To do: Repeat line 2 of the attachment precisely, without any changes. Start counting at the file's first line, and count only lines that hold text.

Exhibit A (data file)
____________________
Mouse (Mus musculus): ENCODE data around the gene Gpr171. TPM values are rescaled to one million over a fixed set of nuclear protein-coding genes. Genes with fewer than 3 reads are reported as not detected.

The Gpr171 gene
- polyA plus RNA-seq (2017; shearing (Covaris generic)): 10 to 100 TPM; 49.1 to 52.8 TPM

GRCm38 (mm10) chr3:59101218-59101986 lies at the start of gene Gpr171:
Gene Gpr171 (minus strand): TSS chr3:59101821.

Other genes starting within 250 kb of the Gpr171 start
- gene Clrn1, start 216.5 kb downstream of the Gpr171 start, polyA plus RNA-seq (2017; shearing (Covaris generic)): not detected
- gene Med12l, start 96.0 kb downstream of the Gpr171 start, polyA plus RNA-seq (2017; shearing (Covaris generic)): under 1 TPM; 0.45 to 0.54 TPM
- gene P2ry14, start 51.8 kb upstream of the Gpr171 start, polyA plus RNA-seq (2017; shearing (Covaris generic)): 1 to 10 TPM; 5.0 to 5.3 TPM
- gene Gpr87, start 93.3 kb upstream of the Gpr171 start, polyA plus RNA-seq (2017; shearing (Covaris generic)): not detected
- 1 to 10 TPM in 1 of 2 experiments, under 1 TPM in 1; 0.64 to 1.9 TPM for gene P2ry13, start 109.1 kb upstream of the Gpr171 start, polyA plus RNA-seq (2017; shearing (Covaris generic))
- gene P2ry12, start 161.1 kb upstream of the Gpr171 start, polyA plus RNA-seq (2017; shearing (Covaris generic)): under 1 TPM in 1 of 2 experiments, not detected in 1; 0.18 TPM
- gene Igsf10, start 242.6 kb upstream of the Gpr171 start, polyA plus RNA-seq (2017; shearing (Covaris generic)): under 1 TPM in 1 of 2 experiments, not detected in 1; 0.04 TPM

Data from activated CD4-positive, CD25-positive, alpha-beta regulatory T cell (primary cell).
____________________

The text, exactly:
The Gpr171 gene